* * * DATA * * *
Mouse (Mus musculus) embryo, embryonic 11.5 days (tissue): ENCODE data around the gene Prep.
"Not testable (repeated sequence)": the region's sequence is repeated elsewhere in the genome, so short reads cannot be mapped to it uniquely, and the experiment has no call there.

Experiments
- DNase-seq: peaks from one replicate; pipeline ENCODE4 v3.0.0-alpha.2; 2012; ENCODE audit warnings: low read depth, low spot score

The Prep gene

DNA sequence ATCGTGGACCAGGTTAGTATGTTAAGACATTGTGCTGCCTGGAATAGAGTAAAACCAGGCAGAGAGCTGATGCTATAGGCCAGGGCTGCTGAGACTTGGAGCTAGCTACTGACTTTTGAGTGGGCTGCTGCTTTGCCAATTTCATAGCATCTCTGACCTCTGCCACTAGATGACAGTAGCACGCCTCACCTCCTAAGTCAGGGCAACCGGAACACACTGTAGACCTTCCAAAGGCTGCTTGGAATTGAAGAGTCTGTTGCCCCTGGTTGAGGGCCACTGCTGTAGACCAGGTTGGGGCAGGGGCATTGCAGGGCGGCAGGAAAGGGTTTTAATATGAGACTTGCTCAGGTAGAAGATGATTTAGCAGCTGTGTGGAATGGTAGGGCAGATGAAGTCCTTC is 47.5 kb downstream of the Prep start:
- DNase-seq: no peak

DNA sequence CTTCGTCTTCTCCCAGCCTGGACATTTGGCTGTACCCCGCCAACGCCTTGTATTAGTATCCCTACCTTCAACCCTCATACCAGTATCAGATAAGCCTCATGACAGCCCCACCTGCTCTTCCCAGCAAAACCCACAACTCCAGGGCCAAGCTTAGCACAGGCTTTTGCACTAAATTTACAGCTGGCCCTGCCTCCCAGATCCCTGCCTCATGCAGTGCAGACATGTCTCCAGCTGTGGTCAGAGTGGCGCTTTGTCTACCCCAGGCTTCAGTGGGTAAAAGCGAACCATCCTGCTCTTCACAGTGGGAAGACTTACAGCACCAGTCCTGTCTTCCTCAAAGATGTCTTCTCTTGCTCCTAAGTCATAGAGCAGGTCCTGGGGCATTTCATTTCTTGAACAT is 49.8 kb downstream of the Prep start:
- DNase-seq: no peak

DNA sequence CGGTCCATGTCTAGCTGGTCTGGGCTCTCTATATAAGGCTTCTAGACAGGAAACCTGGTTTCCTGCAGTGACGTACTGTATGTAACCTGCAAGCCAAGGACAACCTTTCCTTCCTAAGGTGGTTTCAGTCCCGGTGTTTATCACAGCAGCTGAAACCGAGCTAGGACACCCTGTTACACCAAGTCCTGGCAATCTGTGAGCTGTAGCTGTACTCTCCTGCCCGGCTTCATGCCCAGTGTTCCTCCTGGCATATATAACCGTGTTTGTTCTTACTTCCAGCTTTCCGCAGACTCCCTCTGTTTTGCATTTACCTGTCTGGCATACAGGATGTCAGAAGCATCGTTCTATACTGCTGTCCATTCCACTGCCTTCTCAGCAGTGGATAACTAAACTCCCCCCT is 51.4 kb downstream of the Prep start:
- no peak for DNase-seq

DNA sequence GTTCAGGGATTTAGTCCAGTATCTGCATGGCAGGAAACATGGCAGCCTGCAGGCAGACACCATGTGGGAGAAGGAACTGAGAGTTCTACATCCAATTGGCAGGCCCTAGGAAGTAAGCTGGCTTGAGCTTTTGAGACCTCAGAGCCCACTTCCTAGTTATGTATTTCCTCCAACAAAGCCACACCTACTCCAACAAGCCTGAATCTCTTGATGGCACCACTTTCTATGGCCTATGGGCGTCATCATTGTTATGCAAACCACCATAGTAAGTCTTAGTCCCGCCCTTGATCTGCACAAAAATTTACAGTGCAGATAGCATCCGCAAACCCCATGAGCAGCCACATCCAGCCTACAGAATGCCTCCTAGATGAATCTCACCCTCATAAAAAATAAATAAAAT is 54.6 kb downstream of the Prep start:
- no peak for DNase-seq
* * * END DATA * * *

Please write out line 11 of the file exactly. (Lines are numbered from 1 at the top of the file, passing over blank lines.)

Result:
- no peak for DNase-seq